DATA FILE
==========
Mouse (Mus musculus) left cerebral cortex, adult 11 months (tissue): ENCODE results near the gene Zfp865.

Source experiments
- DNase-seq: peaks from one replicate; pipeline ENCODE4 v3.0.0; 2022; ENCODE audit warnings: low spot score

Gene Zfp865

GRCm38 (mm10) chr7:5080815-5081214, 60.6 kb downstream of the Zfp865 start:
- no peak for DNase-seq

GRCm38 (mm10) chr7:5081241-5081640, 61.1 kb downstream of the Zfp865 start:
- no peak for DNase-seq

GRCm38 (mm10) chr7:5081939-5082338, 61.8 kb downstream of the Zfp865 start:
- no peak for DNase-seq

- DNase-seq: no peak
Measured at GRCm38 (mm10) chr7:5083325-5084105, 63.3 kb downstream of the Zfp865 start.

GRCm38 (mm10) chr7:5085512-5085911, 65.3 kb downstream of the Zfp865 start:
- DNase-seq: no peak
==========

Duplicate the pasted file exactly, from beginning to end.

Mouse (Mus musculus) left cerebral cortex, adult 11 months (tissue): ENCODE results near the gene Zfp865.

Source experiments
- DNase-seq: peaks from one replicate; pipeline ENCODE4 v3.0.0; 2022; ENCODE audit warnings: low spot score

Gene Zfp865

GRCm38 (mm10) chr7:5080815-5081214, 60.6 kb downstream of the Zfp865 start:
- no peak for DNase-seq

GRCm38 (mm10) chr7:5081241-5081640, 61.1 kb downstream of the Zfp865 start:
- no peak for DNase-seq

GRCm38 (mm10) chr7:5081939-5082338, 61.8 kb downstream of the Zfp865 start:
- no peak for DNase-seq

- DNase-seq: no peak
Measured at GRCm38 (mm10) chr7:5083325-5084105, 63.3 kb downstream of the Zfp865 start.

GRCm38 (mm10) chr7:5085512-5085911, 65.3 kb downstream of the Zfp865 start:
- DNase-seq: no peak